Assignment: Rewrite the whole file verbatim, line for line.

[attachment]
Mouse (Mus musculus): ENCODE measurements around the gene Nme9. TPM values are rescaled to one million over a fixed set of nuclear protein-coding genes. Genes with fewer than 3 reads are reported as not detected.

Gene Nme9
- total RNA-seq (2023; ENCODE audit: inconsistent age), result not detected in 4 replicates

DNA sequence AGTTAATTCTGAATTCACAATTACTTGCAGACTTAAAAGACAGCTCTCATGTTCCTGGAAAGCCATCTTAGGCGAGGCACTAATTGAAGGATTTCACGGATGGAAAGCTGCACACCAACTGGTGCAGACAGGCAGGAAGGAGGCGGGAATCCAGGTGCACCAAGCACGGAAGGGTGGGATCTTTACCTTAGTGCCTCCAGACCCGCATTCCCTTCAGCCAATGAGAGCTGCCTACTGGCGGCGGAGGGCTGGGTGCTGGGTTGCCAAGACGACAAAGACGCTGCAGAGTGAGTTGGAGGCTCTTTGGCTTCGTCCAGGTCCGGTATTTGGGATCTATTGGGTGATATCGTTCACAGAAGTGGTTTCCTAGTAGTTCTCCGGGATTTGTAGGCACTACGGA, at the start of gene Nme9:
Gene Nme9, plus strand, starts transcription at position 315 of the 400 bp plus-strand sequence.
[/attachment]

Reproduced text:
Mouse (Mus musculus): ENCODE measurements around the gene Nme9. TPM values are rescaled to one million over a fixed set of nuclear protein-coding genes. Genes with fewer than 3 reads are reported as not detected.

Gene Nme9
- total RNA-seq (2023; ENCODE audit: inconsistent age), result not detected in 4 replicates

DNA sequence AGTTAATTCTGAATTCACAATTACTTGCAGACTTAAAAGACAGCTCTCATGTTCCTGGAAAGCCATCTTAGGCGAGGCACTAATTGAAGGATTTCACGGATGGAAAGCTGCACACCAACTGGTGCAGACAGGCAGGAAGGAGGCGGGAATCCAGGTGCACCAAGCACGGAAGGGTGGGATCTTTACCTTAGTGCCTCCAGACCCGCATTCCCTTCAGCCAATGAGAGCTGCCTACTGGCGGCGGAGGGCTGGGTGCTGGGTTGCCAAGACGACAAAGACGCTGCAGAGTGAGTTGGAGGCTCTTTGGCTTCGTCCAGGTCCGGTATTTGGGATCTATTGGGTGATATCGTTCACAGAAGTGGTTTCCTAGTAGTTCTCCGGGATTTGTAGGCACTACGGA, at the start of gene Nme9:
Gene Nme9, plus strand, starts transcription at position 315 of the 400 bp plus-strand sequence.